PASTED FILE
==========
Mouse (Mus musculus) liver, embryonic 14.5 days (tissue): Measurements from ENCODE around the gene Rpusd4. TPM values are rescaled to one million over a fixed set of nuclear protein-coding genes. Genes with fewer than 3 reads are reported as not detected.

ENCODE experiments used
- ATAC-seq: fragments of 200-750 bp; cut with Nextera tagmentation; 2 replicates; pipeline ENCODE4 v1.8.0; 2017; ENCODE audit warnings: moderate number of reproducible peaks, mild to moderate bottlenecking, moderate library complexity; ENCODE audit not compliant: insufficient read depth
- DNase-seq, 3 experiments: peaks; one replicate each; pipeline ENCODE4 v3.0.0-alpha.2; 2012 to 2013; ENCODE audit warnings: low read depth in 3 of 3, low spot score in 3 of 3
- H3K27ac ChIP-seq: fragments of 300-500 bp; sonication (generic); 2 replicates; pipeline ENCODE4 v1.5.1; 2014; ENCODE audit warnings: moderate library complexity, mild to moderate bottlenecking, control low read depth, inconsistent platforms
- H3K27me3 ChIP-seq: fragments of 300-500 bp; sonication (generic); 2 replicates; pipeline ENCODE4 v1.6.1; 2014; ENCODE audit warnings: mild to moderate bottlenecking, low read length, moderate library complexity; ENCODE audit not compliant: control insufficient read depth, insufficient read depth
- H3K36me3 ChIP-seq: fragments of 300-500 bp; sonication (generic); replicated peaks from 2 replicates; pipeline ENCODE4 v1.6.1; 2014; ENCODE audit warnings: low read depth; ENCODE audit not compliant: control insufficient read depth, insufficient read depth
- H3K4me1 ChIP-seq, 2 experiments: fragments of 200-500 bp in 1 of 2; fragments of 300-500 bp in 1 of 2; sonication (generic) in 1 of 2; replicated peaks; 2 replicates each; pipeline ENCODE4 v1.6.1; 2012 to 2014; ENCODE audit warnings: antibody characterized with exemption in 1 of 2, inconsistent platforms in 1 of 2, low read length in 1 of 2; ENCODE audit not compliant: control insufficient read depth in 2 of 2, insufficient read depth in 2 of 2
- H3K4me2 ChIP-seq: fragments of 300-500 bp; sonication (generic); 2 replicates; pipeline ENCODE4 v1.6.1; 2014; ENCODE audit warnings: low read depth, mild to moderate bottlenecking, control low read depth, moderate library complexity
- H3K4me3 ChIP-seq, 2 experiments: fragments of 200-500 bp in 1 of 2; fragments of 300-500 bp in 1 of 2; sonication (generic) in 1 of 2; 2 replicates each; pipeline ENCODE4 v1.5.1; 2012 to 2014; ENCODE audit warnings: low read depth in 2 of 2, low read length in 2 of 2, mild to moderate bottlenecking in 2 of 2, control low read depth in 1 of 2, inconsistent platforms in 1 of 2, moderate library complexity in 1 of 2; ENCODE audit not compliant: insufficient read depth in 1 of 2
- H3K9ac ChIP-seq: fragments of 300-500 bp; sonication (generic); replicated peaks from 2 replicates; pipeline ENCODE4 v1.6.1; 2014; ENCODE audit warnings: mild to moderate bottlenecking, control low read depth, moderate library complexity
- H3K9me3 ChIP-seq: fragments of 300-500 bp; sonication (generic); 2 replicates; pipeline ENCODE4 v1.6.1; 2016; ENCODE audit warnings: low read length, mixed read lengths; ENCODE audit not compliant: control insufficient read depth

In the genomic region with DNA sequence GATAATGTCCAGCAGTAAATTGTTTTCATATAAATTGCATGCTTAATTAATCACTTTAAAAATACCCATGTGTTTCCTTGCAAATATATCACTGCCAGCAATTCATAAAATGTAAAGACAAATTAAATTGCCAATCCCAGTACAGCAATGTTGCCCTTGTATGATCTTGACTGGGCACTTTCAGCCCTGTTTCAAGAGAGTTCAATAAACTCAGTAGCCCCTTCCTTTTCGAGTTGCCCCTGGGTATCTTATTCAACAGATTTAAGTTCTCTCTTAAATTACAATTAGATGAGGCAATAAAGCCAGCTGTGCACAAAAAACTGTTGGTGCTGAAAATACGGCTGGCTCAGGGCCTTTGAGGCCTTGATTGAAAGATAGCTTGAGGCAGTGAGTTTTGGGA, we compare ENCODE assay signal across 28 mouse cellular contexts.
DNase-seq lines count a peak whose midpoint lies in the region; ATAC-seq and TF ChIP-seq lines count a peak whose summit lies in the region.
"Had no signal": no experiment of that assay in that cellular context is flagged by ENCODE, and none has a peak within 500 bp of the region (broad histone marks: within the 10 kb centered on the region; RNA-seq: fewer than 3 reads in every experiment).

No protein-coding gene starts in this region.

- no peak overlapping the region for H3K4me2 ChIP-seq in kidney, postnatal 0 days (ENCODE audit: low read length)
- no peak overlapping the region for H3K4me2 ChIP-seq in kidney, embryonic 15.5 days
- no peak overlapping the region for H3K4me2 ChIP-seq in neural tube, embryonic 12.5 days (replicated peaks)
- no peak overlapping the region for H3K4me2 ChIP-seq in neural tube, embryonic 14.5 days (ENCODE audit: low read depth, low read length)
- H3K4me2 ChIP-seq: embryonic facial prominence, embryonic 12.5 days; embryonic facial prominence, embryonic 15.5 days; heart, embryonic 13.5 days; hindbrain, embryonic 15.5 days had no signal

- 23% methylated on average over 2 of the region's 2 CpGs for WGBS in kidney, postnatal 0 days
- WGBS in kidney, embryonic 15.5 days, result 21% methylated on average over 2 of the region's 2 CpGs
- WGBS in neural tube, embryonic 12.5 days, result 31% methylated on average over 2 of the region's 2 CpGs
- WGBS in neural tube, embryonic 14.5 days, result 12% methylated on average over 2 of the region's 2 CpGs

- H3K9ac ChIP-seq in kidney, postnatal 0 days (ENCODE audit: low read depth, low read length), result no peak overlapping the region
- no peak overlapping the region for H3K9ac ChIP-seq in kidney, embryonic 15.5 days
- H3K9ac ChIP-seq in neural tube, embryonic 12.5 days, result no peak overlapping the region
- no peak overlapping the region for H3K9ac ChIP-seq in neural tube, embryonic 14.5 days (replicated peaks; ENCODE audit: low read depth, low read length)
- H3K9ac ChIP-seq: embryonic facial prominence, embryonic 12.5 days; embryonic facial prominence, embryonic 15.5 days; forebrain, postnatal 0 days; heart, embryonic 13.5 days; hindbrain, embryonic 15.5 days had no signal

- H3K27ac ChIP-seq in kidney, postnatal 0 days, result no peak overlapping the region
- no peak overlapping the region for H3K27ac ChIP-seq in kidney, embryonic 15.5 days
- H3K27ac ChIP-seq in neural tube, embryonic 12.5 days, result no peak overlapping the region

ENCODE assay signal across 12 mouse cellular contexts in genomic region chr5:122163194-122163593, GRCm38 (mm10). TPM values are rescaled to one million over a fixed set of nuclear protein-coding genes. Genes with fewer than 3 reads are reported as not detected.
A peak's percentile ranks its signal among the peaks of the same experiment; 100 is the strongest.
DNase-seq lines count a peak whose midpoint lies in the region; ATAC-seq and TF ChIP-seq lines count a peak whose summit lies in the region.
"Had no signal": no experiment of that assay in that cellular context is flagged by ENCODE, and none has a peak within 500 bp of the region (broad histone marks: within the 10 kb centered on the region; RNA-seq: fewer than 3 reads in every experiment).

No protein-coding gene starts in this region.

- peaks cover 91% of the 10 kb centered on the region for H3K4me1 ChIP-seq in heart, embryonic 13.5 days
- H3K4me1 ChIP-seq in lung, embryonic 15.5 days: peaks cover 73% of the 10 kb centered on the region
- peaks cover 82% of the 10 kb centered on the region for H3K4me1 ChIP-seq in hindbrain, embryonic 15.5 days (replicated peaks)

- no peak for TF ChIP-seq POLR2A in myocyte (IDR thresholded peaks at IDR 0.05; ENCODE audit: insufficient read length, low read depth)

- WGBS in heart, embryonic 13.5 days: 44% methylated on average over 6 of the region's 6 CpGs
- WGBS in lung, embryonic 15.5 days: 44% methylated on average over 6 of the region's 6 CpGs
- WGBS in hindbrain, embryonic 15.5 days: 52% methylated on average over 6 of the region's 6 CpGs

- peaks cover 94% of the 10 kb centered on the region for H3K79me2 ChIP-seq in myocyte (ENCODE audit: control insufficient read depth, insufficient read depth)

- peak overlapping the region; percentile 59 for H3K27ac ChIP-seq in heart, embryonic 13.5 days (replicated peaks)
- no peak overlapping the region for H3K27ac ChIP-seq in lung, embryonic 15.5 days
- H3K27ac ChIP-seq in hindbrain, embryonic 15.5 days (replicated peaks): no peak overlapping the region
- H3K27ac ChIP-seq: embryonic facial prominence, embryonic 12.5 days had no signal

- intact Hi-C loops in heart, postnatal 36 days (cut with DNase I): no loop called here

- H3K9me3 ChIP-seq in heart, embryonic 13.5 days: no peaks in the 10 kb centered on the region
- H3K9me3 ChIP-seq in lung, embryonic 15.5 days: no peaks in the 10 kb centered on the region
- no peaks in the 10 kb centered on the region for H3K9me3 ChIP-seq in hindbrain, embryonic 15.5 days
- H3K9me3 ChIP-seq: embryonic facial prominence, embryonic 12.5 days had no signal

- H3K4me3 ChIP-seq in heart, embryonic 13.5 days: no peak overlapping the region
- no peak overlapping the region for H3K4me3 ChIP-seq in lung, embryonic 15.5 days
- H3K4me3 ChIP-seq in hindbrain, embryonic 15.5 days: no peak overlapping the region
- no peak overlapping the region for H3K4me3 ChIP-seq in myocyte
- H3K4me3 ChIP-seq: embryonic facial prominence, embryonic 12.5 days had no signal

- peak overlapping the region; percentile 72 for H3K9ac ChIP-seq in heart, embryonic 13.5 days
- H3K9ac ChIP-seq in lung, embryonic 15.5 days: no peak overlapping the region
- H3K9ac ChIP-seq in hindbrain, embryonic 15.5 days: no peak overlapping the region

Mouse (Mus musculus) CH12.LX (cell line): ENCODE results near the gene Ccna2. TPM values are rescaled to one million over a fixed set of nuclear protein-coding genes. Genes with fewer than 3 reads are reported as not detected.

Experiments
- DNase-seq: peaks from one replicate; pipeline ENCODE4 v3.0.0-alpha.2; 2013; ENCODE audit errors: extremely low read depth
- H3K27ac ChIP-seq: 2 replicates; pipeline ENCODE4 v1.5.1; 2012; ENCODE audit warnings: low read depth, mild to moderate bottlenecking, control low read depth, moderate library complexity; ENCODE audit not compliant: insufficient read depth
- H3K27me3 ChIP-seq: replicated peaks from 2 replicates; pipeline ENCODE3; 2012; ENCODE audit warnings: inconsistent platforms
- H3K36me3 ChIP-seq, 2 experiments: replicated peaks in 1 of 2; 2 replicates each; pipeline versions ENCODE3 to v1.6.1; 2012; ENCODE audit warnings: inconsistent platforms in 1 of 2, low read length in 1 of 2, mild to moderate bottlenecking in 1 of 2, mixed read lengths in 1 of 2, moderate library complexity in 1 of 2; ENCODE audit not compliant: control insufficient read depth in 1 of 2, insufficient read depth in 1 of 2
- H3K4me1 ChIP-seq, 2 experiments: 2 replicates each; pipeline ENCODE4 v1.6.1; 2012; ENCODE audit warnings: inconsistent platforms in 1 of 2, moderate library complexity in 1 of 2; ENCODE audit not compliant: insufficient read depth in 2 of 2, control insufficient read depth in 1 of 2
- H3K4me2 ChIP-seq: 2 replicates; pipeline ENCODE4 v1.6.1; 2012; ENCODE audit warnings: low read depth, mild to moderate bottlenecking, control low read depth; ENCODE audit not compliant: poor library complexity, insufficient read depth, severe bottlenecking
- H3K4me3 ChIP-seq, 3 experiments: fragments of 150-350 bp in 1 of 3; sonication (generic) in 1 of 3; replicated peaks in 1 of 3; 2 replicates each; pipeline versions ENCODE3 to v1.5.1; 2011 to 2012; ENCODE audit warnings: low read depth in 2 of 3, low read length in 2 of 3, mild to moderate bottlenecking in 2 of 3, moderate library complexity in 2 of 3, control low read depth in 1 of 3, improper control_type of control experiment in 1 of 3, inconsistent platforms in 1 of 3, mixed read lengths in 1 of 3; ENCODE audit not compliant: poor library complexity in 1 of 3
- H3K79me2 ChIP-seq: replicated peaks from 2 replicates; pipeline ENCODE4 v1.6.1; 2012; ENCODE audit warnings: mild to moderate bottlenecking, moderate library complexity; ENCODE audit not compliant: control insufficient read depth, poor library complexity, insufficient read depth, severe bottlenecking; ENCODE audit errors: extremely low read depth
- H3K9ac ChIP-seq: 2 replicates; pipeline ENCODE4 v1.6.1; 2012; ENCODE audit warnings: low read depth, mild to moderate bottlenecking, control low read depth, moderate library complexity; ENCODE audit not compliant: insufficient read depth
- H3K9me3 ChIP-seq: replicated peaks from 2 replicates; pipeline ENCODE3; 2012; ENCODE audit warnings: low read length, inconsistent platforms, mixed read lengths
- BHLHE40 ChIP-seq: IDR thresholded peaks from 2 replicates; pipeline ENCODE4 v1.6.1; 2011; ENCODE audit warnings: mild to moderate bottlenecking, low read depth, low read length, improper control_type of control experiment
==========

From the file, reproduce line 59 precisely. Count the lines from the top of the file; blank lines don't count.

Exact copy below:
- no peak overlapping the region for H3K4me3 ChIP-seq in myocyte